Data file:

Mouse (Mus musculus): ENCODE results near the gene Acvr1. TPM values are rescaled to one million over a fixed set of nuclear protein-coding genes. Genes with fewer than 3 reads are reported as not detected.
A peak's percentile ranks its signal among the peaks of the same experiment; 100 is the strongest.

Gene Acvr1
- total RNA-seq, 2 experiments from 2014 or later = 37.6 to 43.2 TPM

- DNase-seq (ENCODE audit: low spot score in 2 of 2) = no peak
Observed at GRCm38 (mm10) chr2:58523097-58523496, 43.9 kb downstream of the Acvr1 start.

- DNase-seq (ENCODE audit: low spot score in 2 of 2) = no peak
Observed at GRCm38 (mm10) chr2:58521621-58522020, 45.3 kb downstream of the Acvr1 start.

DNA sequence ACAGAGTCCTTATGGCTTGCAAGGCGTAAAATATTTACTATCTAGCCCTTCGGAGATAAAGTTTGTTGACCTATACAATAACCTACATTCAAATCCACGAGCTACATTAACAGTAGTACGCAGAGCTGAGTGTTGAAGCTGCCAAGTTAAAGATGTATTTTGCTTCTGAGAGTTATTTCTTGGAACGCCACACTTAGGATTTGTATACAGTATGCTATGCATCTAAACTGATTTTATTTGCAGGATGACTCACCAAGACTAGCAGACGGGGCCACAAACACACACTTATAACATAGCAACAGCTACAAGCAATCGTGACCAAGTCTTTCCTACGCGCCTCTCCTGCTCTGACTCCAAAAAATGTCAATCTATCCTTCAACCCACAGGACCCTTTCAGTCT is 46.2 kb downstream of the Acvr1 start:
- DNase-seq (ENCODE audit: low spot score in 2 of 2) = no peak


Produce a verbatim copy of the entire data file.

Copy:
Mouse (Mus musculus): ENCODE results near the gene Acvr1. TPM values are rescaled to one million over a fixed set of nuclear protein-coding genes. Genes with fewer than 3 reads are reported as not detected.
A peak's percentile ranks its signal among the peaks of the same experiment; 100 is the strongest.

Gene Acvr1
- total RNA-seq, 2 experiments from 2014 or later = 37.6 to 43.2 TPM

- DNase-seq (ENCODE audit: low spot score in 2 of 2) = no peak
Observed at GRCm38 (mm10) chr2:58523097-58523496, 43.9 kb downstream of the Acvr1 start.

- DNase-seq (ENCODE audit: low spot score in 2 of 2) = no peak
Observed at GRCm38 (mm10) chr2:58521621-58522020, 45.3 kb downstream of the Acvr1 start.

DNA sequence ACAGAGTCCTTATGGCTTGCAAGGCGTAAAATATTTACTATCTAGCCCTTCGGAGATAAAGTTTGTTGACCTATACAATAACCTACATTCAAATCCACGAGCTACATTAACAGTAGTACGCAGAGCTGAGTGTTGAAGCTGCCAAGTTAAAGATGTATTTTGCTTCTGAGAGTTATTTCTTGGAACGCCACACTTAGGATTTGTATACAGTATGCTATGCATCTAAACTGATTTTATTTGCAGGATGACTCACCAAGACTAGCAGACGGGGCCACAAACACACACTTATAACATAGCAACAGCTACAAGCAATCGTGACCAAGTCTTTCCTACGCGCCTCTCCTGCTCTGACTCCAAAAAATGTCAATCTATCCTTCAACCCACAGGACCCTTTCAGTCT is 46.2 kb downstream of the Acvr1 start:
- DNase-seq (ENCODE audit: low spot score in 2 of 2) = no peak